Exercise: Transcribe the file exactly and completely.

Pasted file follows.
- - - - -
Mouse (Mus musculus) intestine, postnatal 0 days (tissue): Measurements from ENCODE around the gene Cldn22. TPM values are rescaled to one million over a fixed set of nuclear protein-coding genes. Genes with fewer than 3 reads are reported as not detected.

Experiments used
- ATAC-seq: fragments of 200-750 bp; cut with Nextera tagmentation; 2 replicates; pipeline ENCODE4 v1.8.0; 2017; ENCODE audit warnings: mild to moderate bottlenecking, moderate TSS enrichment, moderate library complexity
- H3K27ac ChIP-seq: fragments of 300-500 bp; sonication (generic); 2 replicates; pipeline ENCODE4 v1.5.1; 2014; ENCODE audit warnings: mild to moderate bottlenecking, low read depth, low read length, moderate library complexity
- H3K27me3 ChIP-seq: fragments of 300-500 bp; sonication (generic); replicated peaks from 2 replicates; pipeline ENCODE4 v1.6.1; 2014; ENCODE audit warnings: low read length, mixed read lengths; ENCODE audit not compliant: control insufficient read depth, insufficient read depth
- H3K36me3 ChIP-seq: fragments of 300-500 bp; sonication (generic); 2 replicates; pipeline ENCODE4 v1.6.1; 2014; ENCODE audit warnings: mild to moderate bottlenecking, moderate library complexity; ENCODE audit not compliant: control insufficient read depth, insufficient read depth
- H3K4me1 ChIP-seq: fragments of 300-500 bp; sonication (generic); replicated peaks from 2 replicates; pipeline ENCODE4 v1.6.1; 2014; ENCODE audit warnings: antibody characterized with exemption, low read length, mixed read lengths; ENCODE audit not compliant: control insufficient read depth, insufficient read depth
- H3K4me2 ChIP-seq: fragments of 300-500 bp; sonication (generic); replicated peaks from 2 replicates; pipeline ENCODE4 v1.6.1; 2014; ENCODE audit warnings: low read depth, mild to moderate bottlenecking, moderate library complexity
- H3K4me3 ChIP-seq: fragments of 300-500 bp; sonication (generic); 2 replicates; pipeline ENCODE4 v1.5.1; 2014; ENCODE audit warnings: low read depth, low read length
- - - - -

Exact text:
Mouse (Mus musculus) intestine, postnatal 0 days (tissue): Measurements from ENCODE around the gene Cldn22. TPM values are rescaled to one million over a fixed set of nuclear protein-coding genes. Genes with fewer than 3 reads are reported as not detected.

Experiments used
- ATAC-seq: fragments of 200-750 bp; cut with Nextera tagmentation; 2 replicates; pipeline ENCODE4 v1.8.0; 2017; ENCODE audit warnings: mild to moderate bottlenecking, moderate TSS enrichment, moderate library complexity
- H3K27ac ChIP-seq: fragments of 300-500 bp; sonication (generic); 2 replicates; pipeline ENCODE4 v1.5.1; 2014; ENCODE audit warnings: mild to moderate bottlenecking, low read depth, low read length, moderate library complexity
- H3K27me3 ChIP-seq: fragments of 300-500 bp; sonication (generic); replicated peaks from 2 replicates; pipeline ENCODE4 v1.6.1; 2014; ENCODE audit warnings: low read length, mixed read lengths; ENCODE audit not compliant: control insufficient read depth, insufficient read depth
- H3K36me3 ChIP-seq: fragments of 300-500 bp; sonication (generic); 2 replicates; pipeline ENCODE4 v1.6.1; 2014; ENCODE audit warnings: mild to moderate bottlenecking, moderate library complexity; ENCODE audit not compliant: control insufficient read depth, insufficient read depth
- H3K4me1 ChIP-seq: fragments of 300-500 bp; sonication (generic); replicated peaks from 2 replicates; pipeline ENCODE4 v1.6.1; 2014; ENCODE audit warnings: antibody characterized with exemption, low read length, mixed read lengths; ENCODE audit not compliant: control insufficient read depth, insufficient read depth
- H3K4me2 ChIP-seq: fragments of 300-500 bp; sonication (generic); replicated peaks from 2 replicates; pipeline ENCODE4 v1.6.1; 2014; ENCODE audit warnings: low read depth, mild to moderate bottlenecking, moderate library complexity
- H3K4me3 ChIP-seq: fragments of 300-500 bp; sonication (generic); 2 replicates; pipeline ENCODE4 v1.5.1; 2014; ENCODE audit warnings: low read depth, low read length